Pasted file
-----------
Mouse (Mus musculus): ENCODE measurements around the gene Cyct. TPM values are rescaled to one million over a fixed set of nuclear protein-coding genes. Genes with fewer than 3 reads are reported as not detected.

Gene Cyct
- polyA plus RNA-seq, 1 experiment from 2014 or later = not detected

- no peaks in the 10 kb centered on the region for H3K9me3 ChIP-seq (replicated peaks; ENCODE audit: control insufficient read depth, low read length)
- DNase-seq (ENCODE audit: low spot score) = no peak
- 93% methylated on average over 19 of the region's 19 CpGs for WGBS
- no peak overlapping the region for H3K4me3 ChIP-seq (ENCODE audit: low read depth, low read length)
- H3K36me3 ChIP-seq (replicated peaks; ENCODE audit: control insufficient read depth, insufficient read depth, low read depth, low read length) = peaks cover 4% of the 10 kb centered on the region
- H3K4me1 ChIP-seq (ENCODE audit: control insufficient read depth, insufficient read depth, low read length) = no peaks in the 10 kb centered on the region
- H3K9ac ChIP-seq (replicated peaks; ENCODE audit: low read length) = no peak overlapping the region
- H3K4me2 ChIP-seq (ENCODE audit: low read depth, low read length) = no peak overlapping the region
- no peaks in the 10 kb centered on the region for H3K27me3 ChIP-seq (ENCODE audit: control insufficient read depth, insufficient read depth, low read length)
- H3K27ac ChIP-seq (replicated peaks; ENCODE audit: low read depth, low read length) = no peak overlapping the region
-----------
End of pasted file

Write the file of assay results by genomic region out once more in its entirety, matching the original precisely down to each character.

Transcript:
Mouse (Mus musculus): ENCODE measurements around the gene Cyct. TPM values are rescaled to one million over a fixed set of nuclear protein-coding genes. Genes with fewer than 3 reads are reported as not detected.

Gene Cyct
- polyA plus RNA-seq, 1 experiment from 2014 or later = not detected

- no peaks in the 10 kb centered on the region for H3K9me3 ChIP-seq (replicated peaks; ENCODE audit: control insufficient read depth, low read length)
- DNase-seq (ENCODE audit: low spot score) = no peak
- 93% methylated on average over 19 of the region's 19 CpGs for WGBS
- no peak overlapping the region for H3K4me3 ChIP-seq (ENCODE audit: low read depth, low read length)
- H3K36me3 ChIP-seq (replicated peaks; ENCODE audit: control insufficient read depth, insufficient read depth, low read depth, low read length) = peaks cover 4% of the 10 kb centered on the region
- H3K4me1 ChIP-seq (ENCODE audit: control insufficient read depth, insufficient read depth, low read length) = no peaks in the 10 kb centered on the region
- H3K9ac ChIP-seq (replicated peaks; ENCODE audit: low read length) = no peak overlapping the region
- H3K4me2 ChIP-seq (ENCODE audit: low read depth, low read length) = no peak overlapping the region
- no peaks in the 10 kb centered on the region for H3K27me3 ChIP-seq (ENCODE audit: control insufficient read depth, insufficient read depth, low read length)
- H3K27ac ChIP-seq (replicated peaks; ENCODE audit: low read depth, low read length) = no peak overlapping the region